When 47 supernaturally talented children are spontaneously born around the world, seven are taken in by the eccentric millionaire Reginald Hargreeves. These kids are raised to be superheroes with little affection or attention except for their rigorous training. Identified by number rather than name, they develop their powers while at the same time nursing secrets, resentment and rivalries as only highly intelligent, emotionally awkward children can. At age 10, they reveal themselves to the world as the Umbrella Academy, a team ready to battle the Eiffel Tower suddenly come to life and running amok in Paris.
Years of accomplishments and rescues follow, but whatever camaraderie they have erodes away until the group finally disbands, leaving each to their individual fates. 00.03 tries to build a normal life complete with husband and child, while 00.01 retreats into the abstraction of space travel and scientific study. 00.04 disappears from view completely, and 00.07, already estranged from the group, pens a bitter tell-all about her powerful family.
Almost a decade later, Hargreeves dies, and while he was not a man who inspired much love, his funeral is the one thing that will bring all seven children home to pay their respects (or to make sure he's dead). What they don't know is that a new threat is already growing, and one of their own siblings, a musician with no apparent superpower, is at the heart of it.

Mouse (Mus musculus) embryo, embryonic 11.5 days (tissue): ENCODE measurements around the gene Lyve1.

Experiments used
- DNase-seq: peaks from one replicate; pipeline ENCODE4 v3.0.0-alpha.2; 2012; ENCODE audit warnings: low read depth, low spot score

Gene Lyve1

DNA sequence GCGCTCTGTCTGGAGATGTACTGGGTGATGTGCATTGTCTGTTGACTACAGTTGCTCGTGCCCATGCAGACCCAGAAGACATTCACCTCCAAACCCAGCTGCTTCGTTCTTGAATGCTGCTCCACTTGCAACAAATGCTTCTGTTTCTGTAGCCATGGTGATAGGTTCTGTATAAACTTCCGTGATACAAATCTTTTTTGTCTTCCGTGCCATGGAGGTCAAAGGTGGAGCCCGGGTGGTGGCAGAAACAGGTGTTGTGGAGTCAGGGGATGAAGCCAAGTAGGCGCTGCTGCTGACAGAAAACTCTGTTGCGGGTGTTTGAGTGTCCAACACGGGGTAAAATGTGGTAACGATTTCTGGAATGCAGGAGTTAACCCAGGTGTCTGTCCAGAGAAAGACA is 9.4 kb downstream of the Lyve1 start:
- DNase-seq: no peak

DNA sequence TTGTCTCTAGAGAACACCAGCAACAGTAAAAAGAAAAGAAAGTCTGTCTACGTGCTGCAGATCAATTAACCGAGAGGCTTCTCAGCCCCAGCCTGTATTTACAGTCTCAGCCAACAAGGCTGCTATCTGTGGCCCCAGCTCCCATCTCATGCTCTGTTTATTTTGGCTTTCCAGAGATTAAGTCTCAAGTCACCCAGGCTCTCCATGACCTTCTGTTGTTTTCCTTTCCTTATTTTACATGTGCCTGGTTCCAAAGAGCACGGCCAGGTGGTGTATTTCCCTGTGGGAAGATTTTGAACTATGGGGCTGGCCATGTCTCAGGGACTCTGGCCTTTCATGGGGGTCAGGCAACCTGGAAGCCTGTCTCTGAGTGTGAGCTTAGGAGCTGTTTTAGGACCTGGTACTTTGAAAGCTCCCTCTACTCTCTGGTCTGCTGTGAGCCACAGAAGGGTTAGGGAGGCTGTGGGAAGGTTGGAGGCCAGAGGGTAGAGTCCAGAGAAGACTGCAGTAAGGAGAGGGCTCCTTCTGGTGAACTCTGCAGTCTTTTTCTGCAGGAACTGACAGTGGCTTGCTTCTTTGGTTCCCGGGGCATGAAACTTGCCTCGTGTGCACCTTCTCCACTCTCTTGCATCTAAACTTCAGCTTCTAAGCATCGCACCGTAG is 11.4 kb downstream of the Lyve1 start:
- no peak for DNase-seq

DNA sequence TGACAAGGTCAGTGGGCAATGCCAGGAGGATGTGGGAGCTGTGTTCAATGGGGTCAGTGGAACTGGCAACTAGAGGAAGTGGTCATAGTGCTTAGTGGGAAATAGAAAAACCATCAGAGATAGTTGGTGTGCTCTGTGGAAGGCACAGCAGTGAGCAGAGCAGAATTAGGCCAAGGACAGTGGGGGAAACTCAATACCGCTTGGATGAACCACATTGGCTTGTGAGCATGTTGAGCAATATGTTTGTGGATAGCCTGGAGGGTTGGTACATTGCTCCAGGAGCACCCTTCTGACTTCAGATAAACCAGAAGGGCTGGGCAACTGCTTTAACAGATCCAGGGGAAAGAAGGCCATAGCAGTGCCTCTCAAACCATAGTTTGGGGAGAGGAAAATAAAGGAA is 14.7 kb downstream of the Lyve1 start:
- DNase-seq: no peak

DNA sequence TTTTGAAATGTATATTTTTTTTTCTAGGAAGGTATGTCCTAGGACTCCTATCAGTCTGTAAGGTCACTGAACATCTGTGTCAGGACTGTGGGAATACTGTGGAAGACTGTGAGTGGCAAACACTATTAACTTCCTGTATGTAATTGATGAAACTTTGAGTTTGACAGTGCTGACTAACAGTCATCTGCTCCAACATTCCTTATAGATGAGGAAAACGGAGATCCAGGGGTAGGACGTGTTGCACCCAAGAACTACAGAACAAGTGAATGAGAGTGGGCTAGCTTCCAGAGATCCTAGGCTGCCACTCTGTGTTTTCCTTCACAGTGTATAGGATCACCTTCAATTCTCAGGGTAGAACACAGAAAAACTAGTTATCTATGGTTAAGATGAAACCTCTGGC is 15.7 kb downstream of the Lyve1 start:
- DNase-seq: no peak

It's hard to avoid the hullaballoo when getting into reading THE UMBRELLA ACADEMY. My Chemical Romance's frontman Gerard Way pens the series, and the extremely talented Gabriel Bà creates the art. Comics readers have been pleasantly surprised that a comic written by a celebrity is actually good. Going into it, I knew I'd love Bà's art (the cover alone is beautifully designed and evocative), but I wondered a bit about yet another dysfunctional superhero story. I was pleasantly surprised at how the oddball and occasionally grim book rose above the usual clichés to become a portrait of lost children, too often deprived of any sense of normalcy, now trying to reconnect as young adults.
When you're dealing with extraordinary people, an emotional outburst can have unexpected and uncontrollable results. This family is hanging by a thread, but it's still a family, and you can glimpse moments of honest affection amid all of the posturing, competition and long-held grudges. On top of that, both creators' imaginations really let loose. The threats the team faces are fantastic and intriguing: An Eiffel Tower that's actually an alien machine? Music that can kill? Fantastic, steampunk-flavored challenges. The stylish look of the costumes and setting is elegant and evocative, and the darker color palette perfectly complements Way's vision.
The only complaint is that I'd like more --- more back story, more history, more looking into the past of each sibling to see how they went from their 10-year-old selves to the adults they are now. Happily, a new series is about to debut, so fans can anticipate future stories.
Reviewed by Robin Brenner on June 24, 2008
The Umbrella Academy: Apocalypse Suite